Earlier in Obama’s presidency, the Democratic-majority Senate had confirmed his two Supreme Court appointees, Sonia Sotomayor and Elena Kagan, with more than 60 votes for each. By contrast, Trump’s three Supreme Court appointees – Neil Gorsuch, Brett Kavanaugh, and Amy Coney Barrett – were all confirmed with fewer than 60 votes in the 100-vote Senate. Barrett was confirmed in October 2020 by a party-line 52-48 vote: she became the first Supreme Court nominee in more than a century to be confirmed without a single vote from a senator of the opposing party since Stanley Matthews’ 24-23 confirmation in 1881.

            Trump reversed the advances that his three previous predecessors – Obama, George W. Bush, and Bill Clinton – had made in diversifying the federal judiciary, according to a compilation by John Gramlich, a senior writer with Pew Research. Out of 226 Trump judges, only 37 – or 16 percent -- were non-white: nine blacks, nine Hispanics, 13 Asians, and six “other.” More than one-third of Obama’s judges – 115 out of 320 or 36 percent – were nonwhite. Bush named 58 non-white judges out of a total of 264, or 18 percent. Clinton named 90 nonwhite judges out of 367, or 25 percent.

            With Trump still in the White House, his judges were having a definite impact in closely divided cases in federal courts, according to a compilation by the progressive advocacy group People for the American Way. Five Trump appointees on the Eleventh U.S. Circuit Court of Appeals provided most of the votes in a 6-5 decision that upheld a Florida measure blocking ex-felons from regaining the right to vote. Trump judges voted in other cases to limit voting rights: notably, Gorsuch and Kavanaugh cast decisive votes in a 5-4 decision that prevented Wisconsin from extending the deadline for counting absentee ballots in the state’s primary elections and in a later 5-3 decision that barred curbside voting for disabled and elderly voters in Alabama.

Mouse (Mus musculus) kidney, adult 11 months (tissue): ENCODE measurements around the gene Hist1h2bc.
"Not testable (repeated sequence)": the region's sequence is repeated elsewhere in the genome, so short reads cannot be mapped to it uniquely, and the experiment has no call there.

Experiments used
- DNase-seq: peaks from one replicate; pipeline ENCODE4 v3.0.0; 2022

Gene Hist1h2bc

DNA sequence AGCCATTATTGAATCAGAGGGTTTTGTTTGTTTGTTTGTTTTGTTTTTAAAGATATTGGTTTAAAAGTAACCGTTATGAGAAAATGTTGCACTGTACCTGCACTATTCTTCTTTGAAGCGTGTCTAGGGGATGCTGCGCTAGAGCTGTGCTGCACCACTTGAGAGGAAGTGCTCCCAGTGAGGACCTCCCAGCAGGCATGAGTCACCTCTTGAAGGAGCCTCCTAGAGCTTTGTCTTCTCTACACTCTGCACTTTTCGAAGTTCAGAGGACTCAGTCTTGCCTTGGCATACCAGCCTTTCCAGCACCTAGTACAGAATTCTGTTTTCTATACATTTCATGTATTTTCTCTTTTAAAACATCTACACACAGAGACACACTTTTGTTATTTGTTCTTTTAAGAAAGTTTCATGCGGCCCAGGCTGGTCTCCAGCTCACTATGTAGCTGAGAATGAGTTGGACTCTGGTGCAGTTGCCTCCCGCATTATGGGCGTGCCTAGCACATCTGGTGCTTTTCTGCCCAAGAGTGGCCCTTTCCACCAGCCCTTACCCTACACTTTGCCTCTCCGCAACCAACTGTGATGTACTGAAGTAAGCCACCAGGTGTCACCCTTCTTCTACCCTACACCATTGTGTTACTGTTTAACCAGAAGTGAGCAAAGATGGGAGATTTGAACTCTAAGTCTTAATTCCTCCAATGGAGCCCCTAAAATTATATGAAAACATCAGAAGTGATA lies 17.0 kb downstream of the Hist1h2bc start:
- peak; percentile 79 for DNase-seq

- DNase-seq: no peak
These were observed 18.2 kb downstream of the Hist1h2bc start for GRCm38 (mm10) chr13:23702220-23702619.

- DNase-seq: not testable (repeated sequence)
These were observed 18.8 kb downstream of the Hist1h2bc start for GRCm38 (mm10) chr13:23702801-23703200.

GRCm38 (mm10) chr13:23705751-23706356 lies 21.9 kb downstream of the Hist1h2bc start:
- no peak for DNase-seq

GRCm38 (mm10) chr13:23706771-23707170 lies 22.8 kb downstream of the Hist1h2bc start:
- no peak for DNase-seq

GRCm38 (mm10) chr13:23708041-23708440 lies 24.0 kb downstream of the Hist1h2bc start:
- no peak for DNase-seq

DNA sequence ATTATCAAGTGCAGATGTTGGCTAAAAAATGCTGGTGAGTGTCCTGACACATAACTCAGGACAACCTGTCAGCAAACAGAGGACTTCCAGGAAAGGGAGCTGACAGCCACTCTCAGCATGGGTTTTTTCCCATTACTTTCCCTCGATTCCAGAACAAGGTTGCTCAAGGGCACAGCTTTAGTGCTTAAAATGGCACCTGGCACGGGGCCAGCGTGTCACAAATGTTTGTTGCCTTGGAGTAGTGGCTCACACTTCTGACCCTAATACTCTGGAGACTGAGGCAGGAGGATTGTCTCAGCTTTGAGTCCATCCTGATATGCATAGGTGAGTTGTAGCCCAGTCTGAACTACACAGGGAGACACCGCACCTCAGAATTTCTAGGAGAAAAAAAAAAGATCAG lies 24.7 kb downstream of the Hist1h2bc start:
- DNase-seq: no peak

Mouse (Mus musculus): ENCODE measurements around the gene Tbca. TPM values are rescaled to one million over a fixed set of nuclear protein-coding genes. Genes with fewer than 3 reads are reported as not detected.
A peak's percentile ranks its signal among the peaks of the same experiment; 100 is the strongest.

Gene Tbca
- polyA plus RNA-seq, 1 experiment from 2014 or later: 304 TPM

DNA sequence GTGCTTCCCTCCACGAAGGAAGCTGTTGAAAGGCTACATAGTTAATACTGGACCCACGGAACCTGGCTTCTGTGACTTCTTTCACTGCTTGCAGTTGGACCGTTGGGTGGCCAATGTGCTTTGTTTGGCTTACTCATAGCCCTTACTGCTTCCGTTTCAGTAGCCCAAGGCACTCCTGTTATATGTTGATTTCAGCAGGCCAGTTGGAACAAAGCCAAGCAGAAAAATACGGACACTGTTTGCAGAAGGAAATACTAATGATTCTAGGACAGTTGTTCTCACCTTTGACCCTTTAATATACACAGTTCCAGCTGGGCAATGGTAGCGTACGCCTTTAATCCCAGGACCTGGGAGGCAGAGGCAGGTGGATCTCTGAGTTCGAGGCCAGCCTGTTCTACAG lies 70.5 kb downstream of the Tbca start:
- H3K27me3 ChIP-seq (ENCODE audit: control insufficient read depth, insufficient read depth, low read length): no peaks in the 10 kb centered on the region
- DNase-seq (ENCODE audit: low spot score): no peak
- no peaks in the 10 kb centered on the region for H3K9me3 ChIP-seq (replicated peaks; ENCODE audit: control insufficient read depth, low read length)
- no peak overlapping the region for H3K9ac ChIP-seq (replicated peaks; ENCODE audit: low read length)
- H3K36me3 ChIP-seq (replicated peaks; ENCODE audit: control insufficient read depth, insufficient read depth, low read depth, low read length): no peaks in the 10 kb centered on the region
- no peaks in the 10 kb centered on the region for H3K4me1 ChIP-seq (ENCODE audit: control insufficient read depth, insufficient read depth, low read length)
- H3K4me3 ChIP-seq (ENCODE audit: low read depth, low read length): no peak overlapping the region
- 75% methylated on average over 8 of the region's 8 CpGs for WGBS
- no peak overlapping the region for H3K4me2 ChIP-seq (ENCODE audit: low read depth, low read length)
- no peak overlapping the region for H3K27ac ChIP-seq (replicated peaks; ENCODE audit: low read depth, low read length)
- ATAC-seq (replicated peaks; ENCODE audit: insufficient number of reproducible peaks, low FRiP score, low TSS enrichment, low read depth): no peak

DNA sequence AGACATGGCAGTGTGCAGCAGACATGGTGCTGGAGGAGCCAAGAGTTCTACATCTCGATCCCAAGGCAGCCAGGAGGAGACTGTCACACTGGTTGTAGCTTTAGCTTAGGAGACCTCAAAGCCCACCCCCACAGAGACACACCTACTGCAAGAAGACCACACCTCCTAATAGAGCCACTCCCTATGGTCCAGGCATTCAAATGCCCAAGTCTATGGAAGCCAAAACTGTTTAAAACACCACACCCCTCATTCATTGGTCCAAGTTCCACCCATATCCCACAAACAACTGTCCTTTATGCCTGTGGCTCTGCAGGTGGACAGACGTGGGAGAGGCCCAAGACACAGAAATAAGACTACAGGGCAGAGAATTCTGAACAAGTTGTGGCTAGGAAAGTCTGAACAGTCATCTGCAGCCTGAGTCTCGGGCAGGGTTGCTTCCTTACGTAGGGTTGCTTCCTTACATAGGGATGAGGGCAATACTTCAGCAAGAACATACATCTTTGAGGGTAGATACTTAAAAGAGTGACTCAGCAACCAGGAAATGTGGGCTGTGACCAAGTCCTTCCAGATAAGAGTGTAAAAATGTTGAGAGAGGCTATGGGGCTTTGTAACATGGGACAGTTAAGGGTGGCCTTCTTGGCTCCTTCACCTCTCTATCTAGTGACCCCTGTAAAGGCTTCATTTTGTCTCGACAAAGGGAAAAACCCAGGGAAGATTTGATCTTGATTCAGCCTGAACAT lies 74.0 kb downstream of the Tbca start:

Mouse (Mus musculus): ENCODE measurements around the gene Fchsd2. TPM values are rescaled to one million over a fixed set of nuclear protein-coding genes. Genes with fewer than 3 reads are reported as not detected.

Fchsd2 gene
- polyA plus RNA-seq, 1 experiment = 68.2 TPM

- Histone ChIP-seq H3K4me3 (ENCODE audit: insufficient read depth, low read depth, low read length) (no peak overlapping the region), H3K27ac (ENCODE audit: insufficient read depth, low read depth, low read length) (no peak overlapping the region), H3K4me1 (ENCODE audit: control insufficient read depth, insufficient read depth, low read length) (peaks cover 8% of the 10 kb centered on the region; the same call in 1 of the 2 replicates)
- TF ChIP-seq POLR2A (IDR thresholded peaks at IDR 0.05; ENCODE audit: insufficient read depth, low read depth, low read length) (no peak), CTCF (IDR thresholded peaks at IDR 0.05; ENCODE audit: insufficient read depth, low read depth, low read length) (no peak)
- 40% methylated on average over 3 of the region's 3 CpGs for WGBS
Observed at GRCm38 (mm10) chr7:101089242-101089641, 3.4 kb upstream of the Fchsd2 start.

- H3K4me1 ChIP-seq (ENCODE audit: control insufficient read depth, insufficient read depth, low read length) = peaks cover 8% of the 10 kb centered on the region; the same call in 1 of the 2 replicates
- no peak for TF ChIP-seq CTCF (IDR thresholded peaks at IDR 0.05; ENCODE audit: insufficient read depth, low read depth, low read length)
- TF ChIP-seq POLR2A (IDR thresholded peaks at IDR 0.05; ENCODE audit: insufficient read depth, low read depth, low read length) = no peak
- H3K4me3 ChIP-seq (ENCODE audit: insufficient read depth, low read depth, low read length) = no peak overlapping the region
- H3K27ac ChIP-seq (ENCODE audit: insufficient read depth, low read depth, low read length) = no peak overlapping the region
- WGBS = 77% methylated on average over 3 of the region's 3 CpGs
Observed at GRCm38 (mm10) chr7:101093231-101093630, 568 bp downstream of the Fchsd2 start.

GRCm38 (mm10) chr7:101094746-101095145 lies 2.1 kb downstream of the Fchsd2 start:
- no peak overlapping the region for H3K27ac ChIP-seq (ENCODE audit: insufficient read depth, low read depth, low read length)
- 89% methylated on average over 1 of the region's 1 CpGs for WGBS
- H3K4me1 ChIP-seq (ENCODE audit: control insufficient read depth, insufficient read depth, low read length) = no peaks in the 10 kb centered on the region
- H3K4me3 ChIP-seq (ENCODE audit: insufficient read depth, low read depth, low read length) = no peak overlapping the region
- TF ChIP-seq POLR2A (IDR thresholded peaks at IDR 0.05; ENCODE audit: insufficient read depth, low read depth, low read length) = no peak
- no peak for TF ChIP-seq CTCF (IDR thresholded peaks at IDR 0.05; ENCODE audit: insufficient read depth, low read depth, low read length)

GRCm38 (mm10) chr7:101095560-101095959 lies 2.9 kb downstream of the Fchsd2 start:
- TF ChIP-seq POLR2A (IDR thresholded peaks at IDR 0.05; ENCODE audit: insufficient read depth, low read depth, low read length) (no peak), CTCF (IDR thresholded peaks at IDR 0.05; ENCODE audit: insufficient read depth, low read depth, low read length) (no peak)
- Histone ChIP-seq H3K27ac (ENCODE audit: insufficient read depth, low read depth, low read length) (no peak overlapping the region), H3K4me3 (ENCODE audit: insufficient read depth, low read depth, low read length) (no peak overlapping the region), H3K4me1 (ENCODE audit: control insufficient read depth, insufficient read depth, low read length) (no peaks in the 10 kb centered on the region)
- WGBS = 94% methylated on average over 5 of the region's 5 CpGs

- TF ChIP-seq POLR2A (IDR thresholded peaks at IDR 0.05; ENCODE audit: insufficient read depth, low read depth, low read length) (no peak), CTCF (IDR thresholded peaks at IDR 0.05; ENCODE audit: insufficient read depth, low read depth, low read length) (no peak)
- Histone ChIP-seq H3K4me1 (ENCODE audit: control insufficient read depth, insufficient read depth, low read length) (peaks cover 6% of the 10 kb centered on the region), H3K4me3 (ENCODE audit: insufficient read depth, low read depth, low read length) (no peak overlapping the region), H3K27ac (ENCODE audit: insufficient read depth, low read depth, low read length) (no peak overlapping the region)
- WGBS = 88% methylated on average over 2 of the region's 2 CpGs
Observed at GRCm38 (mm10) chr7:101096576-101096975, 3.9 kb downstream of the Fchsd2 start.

With Biden now in the White House, a Trump-appointed judge acted in a lawsuit filed by the state of Texas to block Biden’s plan to pause deportations for 100 days at the southern border. U.S. District Court Judge Drew Tipton, on the bench for only six months, issued a nationwide injunction on Jan. 28 to block the Biden plan. The Republican politicians who complained during Trump’s presidency that district court judges have no authority to issue nationwide injunctions raised no concerns about this one.

In the meantime, Biden’s only opportunity to counter Trump’s influence on the federal judiciary depends on court expansion, according to one leading advocate. “The entire agenda of what needs to get done is in jeopardy thanks to stolen federal courts,” Aaron Belkin, director of Take Back the Court, remarked to the Politico reporter. “We know,” he added, “that court expansion is the only strategy to allow the administration to solve the problems facing the country.”